Healthcare Finance

Medicare for All

Don’t assume Medicare for All is off the table for the 2020.

A health tech colleague and I touched on Medicare for All when thinking about topics that should be addressed with his board. I’ve been thinking about it more lately because a 2018 poll recently circulated through my Twitter feed. The poll showed 70% of Americans supported for Medicare for All.

With unemployment estimated at roughly 14% now and climbing, many Americans are going to be without healthcare coverage. Some will qualify for Medicaid but others will slip through the cracks. Some coverage is better than none but no one is going to be really happy.

Healthcare is going to be an even bigger 2020 election topic than most likely anticipated. As an industry, we need to be thinking about financing versus care.

Healthcare Finance

The healthcare system is needlessly complex. What many don’t realize is that there are over 3,000+ commercial payers nationwide and it’s a bit of a moving target year to year as to which plans are operational. Plans consolidate or cease operations for other reasons. It’s time consuming to decipher all the changes. Add all the other payer classes and it becomes even more complex.

Legacy systems aren’t designed to keep up with payer and EDI changes in real time and few people in the industry understand the updates needed to the systems to ensure the data flows seamlessly. It’s no fault of their own. Most involved in revenue cycle management are not trained in healthcare finance or systems. They’re skilled at processing and managing large volumes of transactions.

Payer and EDI changes come before all the permeations of networks, authorization requirements, clean claim guidelines and payment details which add even more complexity to the process.

Managing all those permeations typically requires sophisticated contracting technology that is expensive whether it’s managed in-house or outsourced. The cost runs  6-12% of net revenue which is an estimate of collections and even more when the cost of uncollected claims is factored in.

The complexity in the payment process is why claims go unpaid, providers get financially stung out and eventually look for a partner. Consolidation increases the cost of healthcare not the quality of care.

Medicare for All

There are two main levers for healthcare providers to manage their revenue stream: payer mix and case mix. Medicare for All reduces the number of payers which means payer mix would no longer be a lever.

Eliminating a lever might make some financial professionals uncomfortable. Concerns such as coverage for treatments, drugs and services not appropriate for traditional Medicare beneficiaries but appropriate for younger beneficiaries would need to be addressed as well as scope of coverage or what we think of as plan design.

The risk of federal debarment which is the exclusion from participation keeps the fraud and abuse in check even more so than in the commercial market. It should not be a non-issue.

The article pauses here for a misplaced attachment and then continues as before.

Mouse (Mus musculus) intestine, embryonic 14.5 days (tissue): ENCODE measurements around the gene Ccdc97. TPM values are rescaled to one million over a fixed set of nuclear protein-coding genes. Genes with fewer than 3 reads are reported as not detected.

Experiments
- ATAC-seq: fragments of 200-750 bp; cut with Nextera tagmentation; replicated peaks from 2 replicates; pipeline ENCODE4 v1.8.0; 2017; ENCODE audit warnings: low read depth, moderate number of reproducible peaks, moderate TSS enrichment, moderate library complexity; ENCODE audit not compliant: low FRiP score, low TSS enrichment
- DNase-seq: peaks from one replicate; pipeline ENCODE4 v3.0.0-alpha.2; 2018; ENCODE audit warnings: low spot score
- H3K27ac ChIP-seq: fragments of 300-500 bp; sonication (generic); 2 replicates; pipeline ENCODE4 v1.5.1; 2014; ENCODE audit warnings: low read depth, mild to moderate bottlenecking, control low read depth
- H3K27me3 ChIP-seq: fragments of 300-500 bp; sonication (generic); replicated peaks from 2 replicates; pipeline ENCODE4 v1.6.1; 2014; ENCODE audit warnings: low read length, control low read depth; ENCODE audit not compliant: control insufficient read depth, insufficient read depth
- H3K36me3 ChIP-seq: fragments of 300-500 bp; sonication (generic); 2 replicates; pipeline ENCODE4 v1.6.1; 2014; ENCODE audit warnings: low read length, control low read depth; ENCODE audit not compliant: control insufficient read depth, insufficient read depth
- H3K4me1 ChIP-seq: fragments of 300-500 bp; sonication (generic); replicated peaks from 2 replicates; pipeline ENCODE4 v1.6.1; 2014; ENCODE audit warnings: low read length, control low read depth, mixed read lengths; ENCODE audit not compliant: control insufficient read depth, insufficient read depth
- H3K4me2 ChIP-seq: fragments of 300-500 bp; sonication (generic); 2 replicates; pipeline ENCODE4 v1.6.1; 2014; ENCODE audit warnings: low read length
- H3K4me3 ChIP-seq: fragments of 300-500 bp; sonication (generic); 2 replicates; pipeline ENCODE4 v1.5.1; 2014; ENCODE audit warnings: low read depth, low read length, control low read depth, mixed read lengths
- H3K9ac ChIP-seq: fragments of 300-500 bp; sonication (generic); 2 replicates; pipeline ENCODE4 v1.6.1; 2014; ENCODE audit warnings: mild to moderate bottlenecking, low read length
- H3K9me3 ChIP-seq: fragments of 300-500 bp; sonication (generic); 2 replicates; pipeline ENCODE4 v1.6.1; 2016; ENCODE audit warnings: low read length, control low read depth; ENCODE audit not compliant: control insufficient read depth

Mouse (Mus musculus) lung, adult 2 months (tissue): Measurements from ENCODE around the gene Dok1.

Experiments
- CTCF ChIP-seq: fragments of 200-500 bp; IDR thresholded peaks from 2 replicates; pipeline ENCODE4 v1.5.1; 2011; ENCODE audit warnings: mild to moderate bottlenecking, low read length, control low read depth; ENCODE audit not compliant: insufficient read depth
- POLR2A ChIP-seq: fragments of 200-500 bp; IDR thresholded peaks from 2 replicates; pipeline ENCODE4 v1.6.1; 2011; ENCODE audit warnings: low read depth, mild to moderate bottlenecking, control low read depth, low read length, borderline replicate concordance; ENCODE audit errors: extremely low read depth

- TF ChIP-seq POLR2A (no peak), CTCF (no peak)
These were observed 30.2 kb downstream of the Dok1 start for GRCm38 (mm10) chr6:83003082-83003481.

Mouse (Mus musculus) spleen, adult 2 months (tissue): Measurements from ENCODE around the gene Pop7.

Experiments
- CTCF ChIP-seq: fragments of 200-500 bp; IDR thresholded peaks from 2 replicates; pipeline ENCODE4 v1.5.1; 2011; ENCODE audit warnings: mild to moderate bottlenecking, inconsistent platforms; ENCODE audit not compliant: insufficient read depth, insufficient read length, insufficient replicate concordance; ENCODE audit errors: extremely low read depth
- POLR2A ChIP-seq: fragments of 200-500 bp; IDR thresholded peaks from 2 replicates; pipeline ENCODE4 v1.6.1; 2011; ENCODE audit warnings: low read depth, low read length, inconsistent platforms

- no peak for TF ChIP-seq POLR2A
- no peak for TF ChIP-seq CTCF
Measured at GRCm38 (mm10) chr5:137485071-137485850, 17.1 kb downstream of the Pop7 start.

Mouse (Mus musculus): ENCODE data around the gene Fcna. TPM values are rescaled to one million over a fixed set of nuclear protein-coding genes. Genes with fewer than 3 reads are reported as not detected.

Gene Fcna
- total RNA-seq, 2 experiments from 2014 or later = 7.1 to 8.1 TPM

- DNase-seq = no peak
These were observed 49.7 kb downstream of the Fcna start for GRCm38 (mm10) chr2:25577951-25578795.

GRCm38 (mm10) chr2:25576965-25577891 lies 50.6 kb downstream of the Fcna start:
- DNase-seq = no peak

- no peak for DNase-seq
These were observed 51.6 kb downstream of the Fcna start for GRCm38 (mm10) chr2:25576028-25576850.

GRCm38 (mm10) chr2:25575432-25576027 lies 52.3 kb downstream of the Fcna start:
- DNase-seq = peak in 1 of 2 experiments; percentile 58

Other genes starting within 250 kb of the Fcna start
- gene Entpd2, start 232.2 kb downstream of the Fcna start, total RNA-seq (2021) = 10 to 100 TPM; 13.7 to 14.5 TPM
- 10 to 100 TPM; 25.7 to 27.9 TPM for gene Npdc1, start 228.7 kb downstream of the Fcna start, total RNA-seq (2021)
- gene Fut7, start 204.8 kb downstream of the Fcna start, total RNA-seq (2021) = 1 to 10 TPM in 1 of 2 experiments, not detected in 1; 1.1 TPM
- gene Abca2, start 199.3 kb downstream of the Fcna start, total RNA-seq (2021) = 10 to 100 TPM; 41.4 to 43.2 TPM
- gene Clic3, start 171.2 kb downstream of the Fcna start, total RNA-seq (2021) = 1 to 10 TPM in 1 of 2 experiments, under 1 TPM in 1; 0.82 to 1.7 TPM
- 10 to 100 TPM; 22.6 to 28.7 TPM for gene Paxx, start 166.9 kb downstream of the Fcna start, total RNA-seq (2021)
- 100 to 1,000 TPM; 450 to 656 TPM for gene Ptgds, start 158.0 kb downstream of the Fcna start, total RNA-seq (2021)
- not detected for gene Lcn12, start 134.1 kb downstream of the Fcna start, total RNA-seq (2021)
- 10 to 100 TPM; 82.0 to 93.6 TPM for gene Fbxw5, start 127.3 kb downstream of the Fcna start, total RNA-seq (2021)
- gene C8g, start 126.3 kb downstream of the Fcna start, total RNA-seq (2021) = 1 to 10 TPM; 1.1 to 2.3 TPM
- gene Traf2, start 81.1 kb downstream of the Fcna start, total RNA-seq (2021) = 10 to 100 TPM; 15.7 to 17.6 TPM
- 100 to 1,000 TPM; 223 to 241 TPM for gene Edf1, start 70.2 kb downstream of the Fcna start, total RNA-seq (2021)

Meaningful Innovation

Another Medicare Advantage plan recently received venture funding. When I read the description of the company, it seemed more like a strategic initiative for existing health plans not a disruptive idea typically funded by Venture Capitalists.

Insurance companies are lucrative businesses if the management can achieve the needed scale and minimize benefit payouts, or in other words claims payments. There are a few ways to do it: skim the market for healthy members that will incur fewer claims, add complexity to the claims process to reduce payments or pay providers lower rates than Medicare.

Without getting into problems with those sorts of practices, none move the healthcare industry closer to achieving the triple aim and ultimately, delivering more value to the healthcare consumer.

Financing vs. Care

We might not agree about the cost of Medicare for All, but we can all agree with the basic premise that less complexity generally means lower cost. 

Our fear gets the worse of us when we start thinking about winners and losers. Winners and losers assume the status quo. No one in the industry has been operating in a status quo mode for years.

Streamlining the financial complexity doesn’t diminish the quality of care delivered. If anything it focuses all the players on what they do best.

Risk Pools

Risk pools are a powerful tool but they have been incorrectly within the healthcare system.

Risk Pools are a way for insurers to share the medical responsibility and financial risk with healthcare providers for managing a defined patient population. It rarely goes well.

Providers have a few big issues:

1. Insurers have premiums and investment vehicles to absorb risk pool loses. The risk pool is a limited amount of money with no means to increase the available funds. Providers end up rationing care.

2. Managing the risk pool is about predicting future medical events. The technology and methods providers use are getting better but still pretty limited.

3. The conversation between doctors and patients is changing. Patients are more informed of experimental therapies. Telling a patient NO when there is even a remote shot of something working would be tough for someone who is invested in the relationship.

Given that many insurers are becoming provider organization offering health coaching and preventative care, risk pools would be better used between the government and insurers as a way to incentivize them to keep people healthy.

The government is also better positioned to improve access by providing the Stop Loss insurance for patients with genetic issues.